The GLP is committed to full transparency. Download and review our 2019 Annual Report

3-parent baby sparks backlash after doctors use experimental procedure as a fertility treatment

| | April 18, 2019
4-16-2019 baby web thumb large
Image: Ekathimerini
This article or excerpt is included in the GLP’s daily curated selection of ideologically diverse news, opinion and analysis of biotechnology innovation.

A baby with DNA from three people has been born in Greece following a controversial fertility treatment.

The baby boy, weighing 2.9kg (6lb), was born on [April 9] and both he and his mother, who is 32, are said to be in good health.

The doctors behind the treatment, from Greece and Spain, say it marks a historic advance – it is the first time an IVF technique involving DNA from three people has been used with the aim of addressing fertility problems.

But UK experts criticised the decision to proceed with the treatment, which they said was not backed by evidence and involved unjustifiable risks.

Related article:  Viewpoint: Neurodiversity and why we can't let fear of autism discourage vaccinations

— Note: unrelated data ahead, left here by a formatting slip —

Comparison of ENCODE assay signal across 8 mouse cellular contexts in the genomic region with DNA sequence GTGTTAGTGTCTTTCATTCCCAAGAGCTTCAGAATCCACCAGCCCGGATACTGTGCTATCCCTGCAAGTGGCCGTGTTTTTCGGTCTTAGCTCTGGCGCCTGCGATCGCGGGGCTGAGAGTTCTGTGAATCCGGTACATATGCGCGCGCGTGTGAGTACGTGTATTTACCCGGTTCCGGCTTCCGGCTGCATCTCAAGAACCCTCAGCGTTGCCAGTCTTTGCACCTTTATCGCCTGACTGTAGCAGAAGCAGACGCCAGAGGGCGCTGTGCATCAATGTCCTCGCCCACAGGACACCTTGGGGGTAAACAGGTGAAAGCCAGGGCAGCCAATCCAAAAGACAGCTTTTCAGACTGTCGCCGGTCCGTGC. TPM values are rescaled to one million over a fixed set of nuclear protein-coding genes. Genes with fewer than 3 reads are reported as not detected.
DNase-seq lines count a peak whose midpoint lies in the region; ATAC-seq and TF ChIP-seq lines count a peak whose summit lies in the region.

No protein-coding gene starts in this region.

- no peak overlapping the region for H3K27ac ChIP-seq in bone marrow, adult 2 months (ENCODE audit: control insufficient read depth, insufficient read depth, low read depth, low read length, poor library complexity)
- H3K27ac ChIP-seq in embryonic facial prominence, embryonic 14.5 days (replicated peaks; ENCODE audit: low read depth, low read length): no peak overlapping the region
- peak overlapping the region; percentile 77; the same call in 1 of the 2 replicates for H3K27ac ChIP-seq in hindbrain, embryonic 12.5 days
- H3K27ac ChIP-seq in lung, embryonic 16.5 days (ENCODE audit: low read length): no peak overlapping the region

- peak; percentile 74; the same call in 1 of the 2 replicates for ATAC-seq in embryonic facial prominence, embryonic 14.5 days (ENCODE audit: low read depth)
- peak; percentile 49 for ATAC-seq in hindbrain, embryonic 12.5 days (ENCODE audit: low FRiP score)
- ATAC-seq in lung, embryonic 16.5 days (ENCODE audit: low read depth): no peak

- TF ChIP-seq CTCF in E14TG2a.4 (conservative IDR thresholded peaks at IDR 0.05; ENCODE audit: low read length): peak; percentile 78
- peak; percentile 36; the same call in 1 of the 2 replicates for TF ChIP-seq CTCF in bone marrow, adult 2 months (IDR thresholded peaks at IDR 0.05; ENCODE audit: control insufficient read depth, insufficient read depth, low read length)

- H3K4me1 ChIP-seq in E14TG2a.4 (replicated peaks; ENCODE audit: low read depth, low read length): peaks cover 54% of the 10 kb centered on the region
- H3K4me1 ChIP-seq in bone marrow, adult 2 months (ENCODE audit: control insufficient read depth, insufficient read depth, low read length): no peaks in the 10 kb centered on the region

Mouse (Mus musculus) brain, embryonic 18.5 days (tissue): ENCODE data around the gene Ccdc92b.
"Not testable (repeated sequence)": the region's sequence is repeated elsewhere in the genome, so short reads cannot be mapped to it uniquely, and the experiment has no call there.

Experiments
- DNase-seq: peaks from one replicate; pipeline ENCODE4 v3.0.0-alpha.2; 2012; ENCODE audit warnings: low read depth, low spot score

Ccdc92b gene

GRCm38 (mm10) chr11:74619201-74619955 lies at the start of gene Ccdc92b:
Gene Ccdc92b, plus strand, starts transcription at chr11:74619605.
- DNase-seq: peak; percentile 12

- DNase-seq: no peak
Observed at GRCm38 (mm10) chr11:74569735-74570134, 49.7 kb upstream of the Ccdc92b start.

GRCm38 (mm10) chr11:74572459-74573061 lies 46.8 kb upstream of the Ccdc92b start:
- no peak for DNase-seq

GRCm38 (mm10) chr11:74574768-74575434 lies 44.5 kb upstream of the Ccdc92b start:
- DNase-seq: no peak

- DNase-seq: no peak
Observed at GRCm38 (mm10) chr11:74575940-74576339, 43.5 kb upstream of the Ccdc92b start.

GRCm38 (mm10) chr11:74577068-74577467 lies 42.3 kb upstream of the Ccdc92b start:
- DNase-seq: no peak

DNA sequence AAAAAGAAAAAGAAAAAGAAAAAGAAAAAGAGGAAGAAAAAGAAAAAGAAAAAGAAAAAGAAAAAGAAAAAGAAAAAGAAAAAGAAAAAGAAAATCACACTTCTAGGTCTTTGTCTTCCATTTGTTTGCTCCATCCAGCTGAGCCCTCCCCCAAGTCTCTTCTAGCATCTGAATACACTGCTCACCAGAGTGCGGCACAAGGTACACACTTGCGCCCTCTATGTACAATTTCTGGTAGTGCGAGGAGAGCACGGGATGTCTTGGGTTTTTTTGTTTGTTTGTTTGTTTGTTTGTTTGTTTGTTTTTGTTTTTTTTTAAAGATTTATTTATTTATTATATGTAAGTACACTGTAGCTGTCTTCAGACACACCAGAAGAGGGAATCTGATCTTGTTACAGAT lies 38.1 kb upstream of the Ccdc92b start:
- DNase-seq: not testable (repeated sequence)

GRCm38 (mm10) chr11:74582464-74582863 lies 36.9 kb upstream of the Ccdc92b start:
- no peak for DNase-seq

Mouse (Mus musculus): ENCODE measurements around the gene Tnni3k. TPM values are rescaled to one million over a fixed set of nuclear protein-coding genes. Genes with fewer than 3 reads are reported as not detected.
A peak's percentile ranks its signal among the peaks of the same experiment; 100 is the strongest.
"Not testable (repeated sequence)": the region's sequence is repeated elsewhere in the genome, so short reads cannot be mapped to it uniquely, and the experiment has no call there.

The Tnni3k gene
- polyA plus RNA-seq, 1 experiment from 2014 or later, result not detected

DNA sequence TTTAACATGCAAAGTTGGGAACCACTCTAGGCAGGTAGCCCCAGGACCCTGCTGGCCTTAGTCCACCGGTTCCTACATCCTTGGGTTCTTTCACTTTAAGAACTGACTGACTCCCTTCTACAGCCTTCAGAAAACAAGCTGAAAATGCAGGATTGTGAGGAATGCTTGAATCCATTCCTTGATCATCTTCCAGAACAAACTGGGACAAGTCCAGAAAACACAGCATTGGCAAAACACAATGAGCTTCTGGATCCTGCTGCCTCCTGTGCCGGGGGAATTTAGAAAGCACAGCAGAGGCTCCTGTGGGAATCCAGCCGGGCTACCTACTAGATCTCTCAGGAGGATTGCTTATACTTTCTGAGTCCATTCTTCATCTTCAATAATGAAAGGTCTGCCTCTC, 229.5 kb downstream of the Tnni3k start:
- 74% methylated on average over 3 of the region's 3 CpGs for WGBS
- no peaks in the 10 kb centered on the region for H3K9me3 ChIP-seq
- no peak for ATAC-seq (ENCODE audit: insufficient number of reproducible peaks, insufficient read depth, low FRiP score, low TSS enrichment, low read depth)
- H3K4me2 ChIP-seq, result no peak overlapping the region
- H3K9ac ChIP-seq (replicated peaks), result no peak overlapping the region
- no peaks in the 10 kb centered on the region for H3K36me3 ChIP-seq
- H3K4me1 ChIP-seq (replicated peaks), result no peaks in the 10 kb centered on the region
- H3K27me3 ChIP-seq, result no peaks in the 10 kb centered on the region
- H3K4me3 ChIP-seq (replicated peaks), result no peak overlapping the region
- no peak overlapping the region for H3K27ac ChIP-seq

The experimental IVF treatment, known as mitochondrial donation, involves using an egg from the mother, sperm from the father and another egg from a female donor.

The treatment was originally developed as a treatment that could prevent women with debilitating or even fatal mitochondrial diseases from passing them on to their children.

Nuno Costa-Borges, the Spanish embryologist who collaborated with the Institute of Life clinic in Greece, where the treatment took place, said it could help “countless women” to become mothers and described the advance as a revolution in fertility treatments.

Read full, original post: Baby with DNA from three people born in Greece

News on human & agricultural genetics and biotechnology delivered to your inbox.
Optional. Mail on special occasions.

Send this to a friend